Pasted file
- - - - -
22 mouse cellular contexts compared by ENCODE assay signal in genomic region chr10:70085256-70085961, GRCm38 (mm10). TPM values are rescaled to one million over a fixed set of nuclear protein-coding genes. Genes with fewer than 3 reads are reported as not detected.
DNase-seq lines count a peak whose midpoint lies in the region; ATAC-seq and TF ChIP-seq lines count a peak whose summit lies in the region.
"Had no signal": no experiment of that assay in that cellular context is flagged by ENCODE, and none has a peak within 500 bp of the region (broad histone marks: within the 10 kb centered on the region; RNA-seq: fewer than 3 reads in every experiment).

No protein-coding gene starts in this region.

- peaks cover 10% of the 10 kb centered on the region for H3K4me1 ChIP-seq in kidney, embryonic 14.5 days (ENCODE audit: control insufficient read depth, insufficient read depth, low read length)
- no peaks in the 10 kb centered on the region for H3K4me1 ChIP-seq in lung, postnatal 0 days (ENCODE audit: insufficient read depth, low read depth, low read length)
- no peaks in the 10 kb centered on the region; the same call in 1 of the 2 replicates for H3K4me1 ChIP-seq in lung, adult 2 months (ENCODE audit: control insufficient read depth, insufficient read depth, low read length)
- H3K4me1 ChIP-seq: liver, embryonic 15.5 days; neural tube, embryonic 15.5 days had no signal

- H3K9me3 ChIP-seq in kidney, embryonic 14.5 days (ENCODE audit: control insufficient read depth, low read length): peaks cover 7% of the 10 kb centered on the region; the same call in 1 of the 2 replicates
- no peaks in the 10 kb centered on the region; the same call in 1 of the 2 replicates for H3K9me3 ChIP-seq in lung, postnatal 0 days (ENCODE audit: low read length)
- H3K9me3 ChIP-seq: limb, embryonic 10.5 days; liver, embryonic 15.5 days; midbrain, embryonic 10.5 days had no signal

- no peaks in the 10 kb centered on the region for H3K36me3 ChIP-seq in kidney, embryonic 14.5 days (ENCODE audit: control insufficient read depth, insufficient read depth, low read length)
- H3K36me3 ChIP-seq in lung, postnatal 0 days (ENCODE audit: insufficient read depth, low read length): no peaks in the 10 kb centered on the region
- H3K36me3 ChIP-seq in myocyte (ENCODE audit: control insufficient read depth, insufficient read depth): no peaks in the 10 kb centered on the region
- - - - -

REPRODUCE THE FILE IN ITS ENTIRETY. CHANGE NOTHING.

22 mouse cellular contexts compared by ENCODE assay signal in genomic region chr10:70085256-70085961, GRCm38 (mm10). TPM values are rescaled to one million over a fixed set of nuclear protein-coding genes. Genes with fewer than 3 reads are reported as not detected.
DNase-seq lines count a peak whose midpoint lies in the region; ATAC-seq and TF ChIP-seq lines count a peak whose summit lies in the region.
"Had no signal": no experiment of that assay in that cellular context is flagged by ENCODE, and none has a peak within 500 bp of the region (broad histone marks: within the 10 kb centered on the region; RNA-seq: fewer than 3 reads in every experiment).

No protein-coding gene starts in this region.

- peaks cover 10% of the 10 kb centered on the region for H3K4me1 ChIP-seq in kidney, embryonic 14.5 days (ENCODE audit: control insufficient read depth, insufficient read depth, low read length)
- no peaks in the 10 kb centered on the region for H3K4me1 ChIP-seq in lung, postnatal 0 days (ENCODE audit: insufficient read depth, low read depth, low read length)
- no peaks in the 10 kb centered on the region; the same call in 1 of the 2 replicates for H3K4me1 ChIP-seq in lung, adult 2 months (ENCODE audit: control insufficient read depth, insufficient read depth, low read length)
- H3K4me1 ChIP-seq: liver, embryonic 15.5 days; neural tube, embryonic 15.5 days had no signal

- H3K9me3 ChIP-seq in kidney, embryonic 14.5 days (ENCODE audit: control insufficient read depth, low read length): peaks cover 7% of the 10 kb centered on the region; the same call in 1 of the 2 replicates
- no peaks in the 10 kb centered on the region; the same call in 1 of the 2 replicates for H3K9me3 ChIP-seq in lung, postnatal 0 days (ENCODE audit: low read length)
- H3K9me3 ChIP-seq: limb, embryonic 10.5 days; liver, embryonic 15.5 days; midbrain, embryonic 10.5 days had no signal

- no peaks in the 10 kb centered on the region for H3K36me3 ChIP-seq in kidney, embryonic 14.5 days (ENCODE audit: control insufficient read depth, insufficient read depth, low read length)
- H3K36me3 ChIP-seq in lung, postnatal 0 days (ENCODE audit: insufficient read depth, low read length): no peaks in the 10 kb centered on the region
- H3K36me3 ChIP-seq in myocyte (ENCODE audit: control insufficient read depth, insufficient read depth): no peaks in the 10 kb centered on the region